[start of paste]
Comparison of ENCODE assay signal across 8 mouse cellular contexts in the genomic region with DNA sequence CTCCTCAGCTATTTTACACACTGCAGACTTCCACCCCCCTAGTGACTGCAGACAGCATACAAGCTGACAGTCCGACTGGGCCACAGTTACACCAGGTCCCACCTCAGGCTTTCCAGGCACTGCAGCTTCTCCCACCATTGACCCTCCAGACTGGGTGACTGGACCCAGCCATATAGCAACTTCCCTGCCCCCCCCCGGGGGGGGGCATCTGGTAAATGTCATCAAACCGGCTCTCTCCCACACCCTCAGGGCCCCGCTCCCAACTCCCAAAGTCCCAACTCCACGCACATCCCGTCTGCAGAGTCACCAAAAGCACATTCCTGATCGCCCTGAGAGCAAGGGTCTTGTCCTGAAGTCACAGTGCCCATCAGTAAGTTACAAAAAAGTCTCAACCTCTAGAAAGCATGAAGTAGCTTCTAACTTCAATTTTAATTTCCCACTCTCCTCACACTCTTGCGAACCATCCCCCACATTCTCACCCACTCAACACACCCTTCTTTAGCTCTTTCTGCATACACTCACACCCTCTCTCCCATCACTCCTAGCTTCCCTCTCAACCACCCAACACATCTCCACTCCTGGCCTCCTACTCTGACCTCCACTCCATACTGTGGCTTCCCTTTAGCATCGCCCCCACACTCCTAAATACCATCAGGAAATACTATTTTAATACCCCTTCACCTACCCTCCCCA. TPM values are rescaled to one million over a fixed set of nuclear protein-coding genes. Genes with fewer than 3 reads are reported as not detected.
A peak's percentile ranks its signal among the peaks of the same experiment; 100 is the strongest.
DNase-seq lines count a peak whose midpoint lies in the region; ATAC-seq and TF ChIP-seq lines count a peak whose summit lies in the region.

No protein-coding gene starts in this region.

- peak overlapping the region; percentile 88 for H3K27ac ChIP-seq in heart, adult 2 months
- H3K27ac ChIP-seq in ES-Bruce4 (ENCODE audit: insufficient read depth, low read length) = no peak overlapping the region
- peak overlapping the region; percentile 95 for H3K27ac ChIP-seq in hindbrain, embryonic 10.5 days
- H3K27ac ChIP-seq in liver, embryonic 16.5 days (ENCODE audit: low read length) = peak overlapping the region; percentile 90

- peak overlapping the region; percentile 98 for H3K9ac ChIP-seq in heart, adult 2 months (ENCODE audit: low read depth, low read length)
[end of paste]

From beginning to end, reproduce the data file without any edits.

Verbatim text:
Comparison of ENCODE assay signal across 8 mouse cellular contexts in the genomic region with DNA sequence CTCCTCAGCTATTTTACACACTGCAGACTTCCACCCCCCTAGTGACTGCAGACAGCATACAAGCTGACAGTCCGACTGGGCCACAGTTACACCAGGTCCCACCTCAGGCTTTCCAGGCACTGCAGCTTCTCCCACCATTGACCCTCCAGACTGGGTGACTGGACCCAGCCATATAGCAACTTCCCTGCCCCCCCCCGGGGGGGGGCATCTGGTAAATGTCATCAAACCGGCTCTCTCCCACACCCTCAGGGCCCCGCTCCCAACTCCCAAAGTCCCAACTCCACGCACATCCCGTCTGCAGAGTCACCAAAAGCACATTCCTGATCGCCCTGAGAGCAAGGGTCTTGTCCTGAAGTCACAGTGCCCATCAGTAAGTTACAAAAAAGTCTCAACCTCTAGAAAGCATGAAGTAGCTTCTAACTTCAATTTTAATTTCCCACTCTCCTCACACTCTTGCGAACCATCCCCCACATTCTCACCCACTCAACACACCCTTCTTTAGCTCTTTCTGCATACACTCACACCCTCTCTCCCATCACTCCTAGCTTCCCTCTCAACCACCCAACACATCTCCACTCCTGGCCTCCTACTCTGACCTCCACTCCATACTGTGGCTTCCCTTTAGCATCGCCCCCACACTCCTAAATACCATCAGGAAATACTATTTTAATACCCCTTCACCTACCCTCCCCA. TPM values are rescaled to one million over a fixed set of nuclear protein-coding genes. Genes with fewer than 3 reads are reported as not detected.
A peak's percentile ranks its signal among the peaks of the same experiment; 100 is the strongest.
DNase-seq lines count a peak whose midpoint lies in the region; ATAC-seq and TF ChIP-seq lines count a peak whose summit lies in the region.

No protein-coding gene starts in this region.

- peak overlapping the region; percentile 88 for H3K27ac ChIP-seq in heart, adult 2 months
- H3K27ac ChIP-seq in ES-Bruce4 (ENCODE audit: insufficient read depth, low read length) = no peak overlapping the region
- peak overlapping the region; percentile 95 for H3K27ac ChIP-seq in hindbrain, embryonic 10.5 days
- H3K27ac ChIP-seq in liver, embryonic 16.5 days (ENCODE audit: low read length) = peak overlapping the region; percentile 90

- peak overlapping the region; percentile 98 for H3K9ac ChIP-seq in heart, adult 2 months (ENCODE audit: low read depth, low read length)